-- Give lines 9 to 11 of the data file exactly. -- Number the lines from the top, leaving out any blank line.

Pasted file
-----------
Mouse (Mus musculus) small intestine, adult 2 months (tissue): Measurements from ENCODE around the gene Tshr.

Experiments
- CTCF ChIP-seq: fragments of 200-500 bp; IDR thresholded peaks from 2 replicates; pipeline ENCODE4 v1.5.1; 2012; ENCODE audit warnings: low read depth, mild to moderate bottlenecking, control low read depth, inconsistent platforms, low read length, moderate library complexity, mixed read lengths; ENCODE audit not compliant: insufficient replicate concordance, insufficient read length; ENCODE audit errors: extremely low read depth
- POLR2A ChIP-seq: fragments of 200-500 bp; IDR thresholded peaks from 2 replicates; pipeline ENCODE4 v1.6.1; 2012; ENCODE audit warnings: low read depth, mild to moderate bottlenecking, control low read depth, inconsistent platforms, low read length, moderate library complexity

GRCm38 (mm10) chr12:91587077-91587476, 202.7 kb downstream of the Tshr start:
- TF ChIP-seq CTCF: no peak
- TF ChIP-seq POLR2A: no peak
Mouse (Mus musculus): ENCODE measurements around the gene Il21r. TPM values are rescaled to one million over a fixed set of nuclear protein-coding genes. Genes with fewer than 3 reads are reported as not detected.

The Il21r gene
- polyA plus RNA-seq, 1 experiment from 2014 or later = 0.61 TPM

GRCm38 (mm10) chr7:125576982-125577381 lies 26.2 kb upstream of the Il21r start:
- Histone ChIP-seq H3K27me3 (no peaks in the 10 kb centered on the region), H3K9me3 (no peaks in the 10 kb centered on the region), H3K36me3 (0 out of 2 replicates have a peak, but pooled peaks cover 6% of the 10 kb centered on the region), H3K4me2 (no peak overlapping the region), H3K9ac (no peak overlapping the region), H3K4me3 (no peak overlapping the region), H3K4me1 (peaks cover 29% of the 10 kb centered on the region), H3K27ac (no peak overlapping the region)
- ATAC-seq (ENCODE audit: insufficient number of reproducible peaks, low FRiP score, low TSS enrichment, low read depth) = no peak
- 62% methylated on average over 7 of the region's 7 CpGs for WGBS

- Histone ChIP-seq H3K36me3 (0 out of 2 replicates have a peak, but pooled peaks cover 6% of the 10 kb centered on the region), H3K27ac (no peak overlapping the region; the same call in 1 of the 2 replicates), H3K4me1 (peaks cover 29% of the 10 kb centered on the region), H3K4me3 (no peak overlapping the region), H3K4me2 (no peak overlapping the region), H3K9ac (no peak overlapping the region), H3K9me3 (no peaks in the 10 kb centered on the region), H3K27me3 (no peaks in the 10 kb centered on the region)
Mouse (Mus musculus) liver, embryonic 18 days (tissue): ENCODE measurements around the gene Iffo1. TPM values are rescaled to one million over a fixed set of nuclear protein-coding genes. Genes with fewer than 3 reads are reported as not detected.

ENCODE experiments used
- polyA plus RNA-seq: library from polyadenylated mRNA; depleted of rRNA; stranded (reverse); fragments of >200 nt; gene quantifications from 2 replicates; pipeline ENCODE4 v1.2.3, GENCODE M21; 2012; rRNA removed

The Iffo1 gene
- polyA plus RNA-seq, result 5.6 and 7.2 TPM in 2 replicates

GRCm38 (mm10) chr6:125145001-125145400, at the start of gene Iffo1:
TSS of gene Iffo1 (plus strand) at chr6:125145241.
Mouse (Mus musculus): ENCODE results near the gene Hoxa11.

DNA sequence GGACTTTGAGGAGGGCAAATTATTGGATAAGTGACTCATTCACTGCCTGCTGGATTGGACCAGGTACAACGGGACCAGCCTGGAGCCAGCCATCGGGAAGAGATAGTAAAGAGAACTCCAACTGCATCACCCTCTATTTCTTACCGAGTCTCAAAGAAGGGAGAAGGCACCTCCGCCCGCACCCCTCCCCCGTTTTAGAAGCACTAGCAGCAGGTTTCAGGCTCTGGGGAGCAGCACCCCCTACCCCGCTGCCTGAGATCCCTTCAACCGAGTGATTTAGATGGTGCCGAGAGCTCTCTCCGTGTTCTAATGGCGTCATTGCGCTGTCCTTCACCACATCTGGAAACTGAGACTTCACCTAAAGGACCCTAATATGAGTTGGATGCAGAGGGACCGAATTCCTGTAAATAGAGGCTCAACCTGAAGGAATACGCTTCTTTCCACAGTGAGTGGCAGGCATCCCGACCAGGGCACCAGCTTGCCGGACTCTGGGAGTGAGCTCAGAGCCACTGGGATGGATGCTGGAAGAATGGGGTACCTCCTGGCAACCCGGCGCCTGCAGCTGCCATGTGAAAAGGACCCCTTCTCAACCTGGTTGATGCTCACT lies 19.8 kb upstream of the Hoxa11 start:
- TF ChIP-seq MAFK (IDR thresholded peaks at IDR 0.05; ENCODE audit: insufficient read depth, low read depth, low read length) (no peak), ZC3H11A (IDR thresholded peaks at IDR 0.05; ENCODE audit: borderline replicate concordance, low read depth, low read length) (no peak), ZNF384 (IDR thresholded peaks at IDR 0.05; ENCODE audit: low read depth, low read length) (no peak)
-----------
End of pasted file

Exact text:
The Il21r gene
- polyA plus RNA-seq, 1 experiment from 2014 or later = 0.61 TPM

GRCm38 (mm10) chr7:125576982-125577381 lies 26.2 kb upstream of the Il21r start: